As most of you already well know, I am a huge proponent of natural fabrics. There are several reasons for this, some are as follows:

  • Studies have shown that linen is the most hygienic fabric for sheets, and that bamboo is naturally antibacterial
  • Chemical processing. Fabrics like polyester, rayon and acrylic are treated with various acids and chemical processes. What’s the use in leading a healthy lifestyle if you are absorbing these chemicals through your skin? Of course, you aren’t going to get a ton of it, but some of these have been said to cause cancer and I’m thinking that 5 minutes of saved ironing, isn’t worth it.
  • It’s basically plastic. I don’t eat plastic and I don’t want to wear plastic. However, I do eat flax, so linen is ok 😉
  • Money. If I am going to invest in a gorgeous piece of clothing, I want to feel gorgeous in it! Also, if I can buy a poly dress for €5, why would I pay €300 for the same thing? This is a major bone of contention with me.
  • Natural fibers feel better. Ever notice how you always get hot in that poly blend shirt, but never in organic cotton or silk? It’s back to the plastic thing. Natural fibers breathe better. Personally, I’m in love with the way silks, linens, cotton (especially organic, for some reason), cashmere, wools and leather feel on my skin.

In searching for these beloved fabrics of mine, I have made some interesting discoveries. There are actually tons of companies that now specialize in sustainable, natural or eco-friendly clothing. And it’s not like it used to be! Remember 10 -12 years ago when basically all the sustainable clothing was only in stores that also carried candles and incense? When the first thing that came into your mind at the sound of ‘organic cotton’ was bicycle Tee’s and cargo pants? Totally not the case anymore…much to my delight! 🙂 Some of the online shops I found actually had some really fabulous business wear, daily wear and I even saw a few wedding dresses! Now here’s the rub: Although most places are very upfront about which branch of eco, sustainable, organic they are on – sometimes, you just have to find what you like, click and hope the fabrics are what you’re looking for. Here are some of the differences I’ve noticed:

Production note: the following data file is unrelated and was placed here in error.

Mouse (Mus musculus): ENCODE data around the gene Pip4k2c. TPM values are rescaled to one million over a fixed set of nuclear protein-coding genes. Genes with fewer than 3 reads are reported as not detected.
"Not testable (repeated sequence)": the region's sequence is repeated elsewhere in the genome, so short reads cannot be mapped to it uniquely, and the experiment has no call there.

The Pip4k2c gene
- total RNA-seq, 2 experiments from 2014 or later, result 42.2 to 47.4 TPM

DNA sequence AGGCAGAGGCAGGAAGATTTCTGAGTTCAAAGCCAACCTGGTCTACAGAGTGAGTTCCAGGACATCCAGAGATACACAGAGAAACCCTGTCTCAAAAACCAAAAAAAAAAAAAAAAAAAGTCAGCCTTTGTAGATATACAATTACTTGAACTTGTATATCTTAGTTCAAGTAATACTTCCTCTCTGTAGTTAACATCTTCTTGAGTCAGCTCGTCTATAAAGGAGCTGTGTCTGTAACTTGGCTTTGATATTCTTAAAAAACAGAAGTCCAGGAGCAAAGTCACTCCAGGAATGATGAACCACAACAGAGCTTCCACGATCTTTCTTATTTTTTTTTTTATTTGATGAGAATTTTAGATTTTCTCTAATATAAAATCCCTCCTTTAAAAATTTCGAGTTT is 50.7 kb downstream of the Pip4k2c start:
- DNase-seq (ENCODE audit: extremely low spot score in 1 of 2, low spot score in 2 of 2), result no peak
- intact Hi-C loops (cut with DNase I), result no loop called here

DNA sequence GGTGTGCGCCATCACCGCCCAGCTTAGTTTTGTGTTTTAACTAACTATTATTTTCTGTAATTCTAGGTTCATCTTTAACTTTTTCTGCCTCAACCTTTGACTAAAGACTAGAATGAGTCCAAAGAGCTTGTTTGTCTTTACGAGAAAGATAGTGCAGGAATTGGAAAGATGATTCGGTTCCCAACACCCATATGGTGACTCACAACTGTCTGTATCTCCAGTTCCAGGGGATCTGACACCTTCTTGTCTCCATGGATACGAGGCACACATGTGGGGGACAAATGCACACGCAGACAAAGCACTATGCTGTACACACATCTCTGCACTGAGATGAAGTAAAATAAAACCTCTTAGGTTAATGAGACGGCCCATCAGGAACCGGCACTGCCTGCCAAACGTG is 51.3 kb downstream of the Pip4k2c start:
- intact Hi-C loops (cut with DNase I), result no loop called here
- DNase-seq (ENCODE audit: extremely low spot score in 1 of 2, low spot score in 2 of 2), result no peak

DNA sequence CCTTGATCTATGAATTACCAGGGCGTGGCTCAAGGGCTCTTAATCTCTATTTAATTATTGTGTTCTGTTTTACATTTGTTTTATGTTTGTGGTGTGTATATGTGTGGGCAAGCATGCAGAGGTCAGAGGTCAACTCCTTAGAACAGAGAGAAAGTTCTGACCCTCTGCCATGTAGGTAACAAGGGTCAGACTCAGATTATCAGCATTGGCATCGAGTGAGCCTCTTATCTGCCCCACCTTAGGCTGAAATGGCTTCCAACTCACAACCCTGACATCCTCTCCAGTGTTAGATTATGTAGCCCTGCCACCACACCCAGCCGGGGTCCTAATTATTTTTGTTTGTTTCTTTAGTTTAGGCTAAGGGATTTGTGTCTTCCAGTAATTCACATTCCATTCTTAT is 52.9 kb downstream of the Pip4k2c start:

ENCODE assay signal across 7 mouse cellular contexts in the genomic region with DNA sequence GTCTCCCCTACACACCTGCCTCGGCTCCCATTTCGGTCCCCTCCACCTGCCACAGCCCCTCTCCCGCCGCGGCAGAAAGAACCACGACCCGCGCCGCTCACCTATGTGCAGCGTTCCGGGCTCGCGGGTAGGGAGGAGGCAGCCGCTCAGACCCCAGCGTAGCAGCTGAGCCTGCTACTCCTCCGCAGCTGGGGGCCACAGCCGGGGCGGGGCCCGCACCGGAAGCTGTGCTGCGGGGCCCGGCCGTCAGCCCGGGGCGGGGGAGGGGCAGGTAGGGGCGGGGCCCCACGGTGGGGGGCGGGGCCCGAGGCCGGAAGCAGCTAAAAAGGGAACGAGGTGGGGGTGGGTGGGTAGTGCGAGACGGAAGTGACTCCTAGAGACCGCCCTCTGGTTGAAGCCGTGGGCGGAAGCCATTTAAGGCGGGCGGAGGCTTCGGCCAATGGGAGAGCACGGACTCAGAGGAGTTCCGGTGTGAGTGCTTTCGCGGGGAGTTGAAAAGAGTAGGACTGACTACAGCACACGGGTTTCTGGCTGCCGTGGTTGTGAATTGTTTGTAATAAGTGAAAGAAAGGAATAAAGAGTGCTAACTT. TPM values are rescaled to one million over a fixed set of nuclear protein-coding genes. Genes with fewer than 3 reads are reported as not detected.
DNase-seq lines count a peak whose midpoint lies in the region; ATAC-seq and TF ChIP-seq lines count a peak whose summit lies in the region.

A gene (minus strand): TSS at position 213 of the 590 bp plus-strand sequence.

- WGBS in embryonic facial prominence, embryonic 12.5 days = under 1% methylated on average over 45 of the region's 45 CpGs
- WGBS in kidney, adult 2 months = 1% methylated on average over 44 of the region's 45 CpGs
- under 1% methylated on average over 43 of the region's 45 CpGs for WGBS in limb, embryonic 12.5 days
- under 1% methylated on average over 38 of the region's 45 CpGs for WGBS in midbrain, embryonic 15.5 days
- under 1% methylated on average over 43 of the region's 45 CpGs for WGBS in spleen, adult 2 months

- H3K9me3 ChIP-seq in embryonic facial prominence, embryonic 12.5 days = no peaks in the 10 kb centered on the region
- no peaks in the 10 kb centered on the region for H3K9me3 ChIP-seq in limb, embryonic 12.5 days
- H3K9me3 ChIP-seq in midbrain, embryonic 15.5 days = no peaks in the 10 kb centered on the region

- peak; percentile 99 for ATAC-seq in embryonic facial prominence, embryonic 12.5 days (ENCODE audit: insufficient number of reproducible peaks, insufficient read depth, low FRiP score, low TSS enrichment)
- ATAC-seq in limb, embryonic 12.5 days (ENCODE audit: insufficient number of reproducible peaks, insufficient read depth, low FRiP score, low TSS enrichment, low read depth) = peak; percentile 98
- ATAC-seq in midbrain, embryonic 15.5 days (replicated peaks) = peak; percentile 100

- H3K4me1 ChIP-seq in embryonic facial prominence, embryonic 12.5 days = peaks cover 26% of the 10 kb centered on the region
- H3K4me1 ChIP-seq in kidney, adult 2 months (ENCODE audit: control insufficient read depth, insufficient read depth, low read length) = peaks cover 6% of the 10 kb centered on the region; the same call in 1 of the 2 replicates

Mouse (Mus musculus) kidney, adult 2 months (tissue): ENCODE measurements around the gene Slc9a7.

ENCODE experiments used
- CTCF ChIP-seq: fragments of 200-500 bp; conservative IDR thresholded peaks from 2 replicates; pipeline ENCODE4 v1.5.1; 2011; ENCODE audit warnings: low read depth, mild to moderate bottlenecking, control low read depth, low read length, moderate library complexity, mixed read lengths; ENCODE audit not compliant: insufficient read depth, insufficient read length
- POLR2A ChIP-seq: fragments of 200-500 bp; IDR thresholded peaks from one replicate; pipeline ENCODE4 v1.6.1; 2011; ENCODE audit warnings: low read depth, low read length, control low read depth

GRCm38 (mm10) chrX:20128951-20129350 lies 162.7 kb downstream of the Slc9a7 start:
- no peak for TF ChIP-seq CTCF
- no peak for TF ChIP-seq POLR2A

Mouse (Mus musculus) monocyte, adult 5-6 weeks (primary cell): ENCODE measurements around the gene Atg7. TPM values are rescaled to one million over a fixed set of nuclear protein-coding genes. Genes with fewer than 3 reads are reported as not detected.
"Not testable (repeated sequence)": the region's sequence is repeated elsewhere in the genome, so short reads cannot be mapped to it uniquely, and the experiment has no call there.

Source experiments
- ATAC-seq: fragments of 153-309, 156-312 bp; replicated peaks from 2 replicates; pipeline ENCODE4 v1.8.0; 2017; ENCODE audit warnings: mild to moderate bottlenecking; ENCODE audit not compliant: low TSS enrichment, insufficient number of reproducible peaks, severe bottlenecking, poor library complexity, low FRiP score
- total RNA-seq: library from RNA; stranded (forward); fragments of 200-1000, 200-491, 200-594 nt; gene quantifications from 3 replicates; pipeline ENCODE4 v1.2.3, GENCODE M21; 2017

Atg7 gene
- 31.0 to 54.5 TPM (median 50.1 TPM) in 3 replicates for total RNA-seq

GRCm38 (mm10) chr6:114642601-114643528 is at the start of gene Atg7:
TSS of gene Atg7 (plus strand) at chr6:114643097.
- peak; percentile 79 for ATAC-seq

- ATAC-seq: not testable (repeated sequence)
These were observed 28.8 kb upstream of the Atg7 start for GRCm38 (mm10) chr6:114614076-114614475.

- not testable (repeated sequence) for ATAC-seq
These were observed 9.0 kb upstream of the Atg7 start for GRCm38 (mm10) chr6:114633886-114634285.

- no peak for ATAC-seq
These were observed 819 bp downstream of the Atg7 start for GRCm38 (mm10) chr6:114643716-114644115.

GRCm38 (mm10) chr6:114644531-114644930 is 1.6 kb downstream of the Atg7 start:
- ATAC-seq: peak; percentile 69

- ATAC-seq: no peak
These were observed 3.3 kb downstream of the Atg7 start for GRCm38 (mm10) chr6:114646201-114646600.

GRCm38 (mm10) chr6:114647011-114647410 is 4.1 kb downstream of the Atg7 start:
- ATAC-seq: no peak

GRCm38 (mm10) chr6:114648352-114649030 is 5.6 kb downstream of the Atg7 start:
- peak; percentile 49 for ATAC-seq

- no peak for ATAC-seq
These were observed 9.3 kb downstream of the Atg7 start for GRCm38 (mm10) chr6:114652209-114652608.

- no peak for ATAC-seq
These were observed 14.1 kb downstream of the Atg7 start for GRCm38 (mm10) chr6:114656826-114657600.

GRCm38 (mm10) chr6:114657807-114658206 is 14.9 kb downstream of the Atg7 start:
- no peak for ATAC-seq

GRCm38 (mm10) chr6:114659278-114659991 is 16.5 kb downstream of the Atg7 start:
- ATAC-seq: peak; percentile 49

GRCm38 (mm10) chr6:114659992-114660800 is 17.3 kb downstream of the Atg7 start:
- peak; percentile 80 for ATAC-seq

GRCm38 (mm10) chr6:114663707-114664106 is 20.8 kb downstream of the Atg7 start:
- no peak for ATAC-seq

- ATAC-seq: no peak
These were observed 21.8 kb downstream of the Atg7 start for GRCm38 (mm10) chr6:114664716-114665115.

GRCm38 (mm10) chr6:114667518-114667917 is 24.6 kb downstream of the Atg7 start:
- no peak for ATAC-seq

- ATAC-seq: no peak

• Fair Trade: This usually refers to locally or regionally sources fibre, and it also refers to the labor. Fair Trade labor is always better because you don’t have to worry about sweatshops, under payment or child labor. Fair Trade is awesome 🙂
  • Sustainable: This can represent a multitude. But the main meaning behind it is that either the fabrics, production methods or business are done in such a way to drastically reduce waste, pollution and over-use of resources. For example: I have found several companies which use recycled bottles, recycled polyester or recycled cotton and cashmere to make their clothing items. Some of them are really cool too 🙂 This drastically reduces waste as the fabric contents are recycled, so no new production there (apart from the recycling process, of course). Also, another example, is companies who do not make the item until it is ordered, in order to reduce the waste of over-production. Sustainable is good 🙂
  • Eco: Eco is kind of ‘all-encompassing’. It can mean using recycled material, fair trade, organics, or not using the harsh chemical component to some of their textiles. Eco is good, but can be confusing.
  • Organic: No pesticides used on the crops (including silk, because the silk worms can eat natural – non chemical filled – whatever silk worms eat. Leaves?) which go into your natural fabrics. If it’s organic, it’s natural. This is great, and might explain why organic cotton feels so much fluffier than regular cotton. (I don’t know, I’m still trying to figure out why that is…)
  • Natural fibers: Yeah, Ba-by – Now you have my full attention! Linen, silk, cotton, hemp, soy, mohair, rabbit hair (I actually found a place that combs and shears their own rabbits to make rabbit hair products – with no harm to the bunnies!), bamboo, leather, wool, cashmere. Love this. When I find a place with great natural fiber clothing – as a general product line, not a diamond floating in a sea of acrylic sweaters – I will be a customer for life.

What I’m proposing is this: Since I’m already on a constant search for natural fiber, eco friendly and sustainable clothing anyway on my own time, what if I just share the experience with you? Let you know when I find a company I like and what their specialization’s are, or share when I find an outfit or two that I totally fall in love with. Or rant when I get totally feed-up and frustrated with the search. What do you think?

Since it is our time that I am taking, I would really like to hear your thoughts and feedback. Would you be interested in continuing the search with me for highly fashionable, natural fiber, eco-friendly and sustainable clothing?

Thanks for reading and taking part! I’m really looking forward to hearing your thoughts!

-Mliae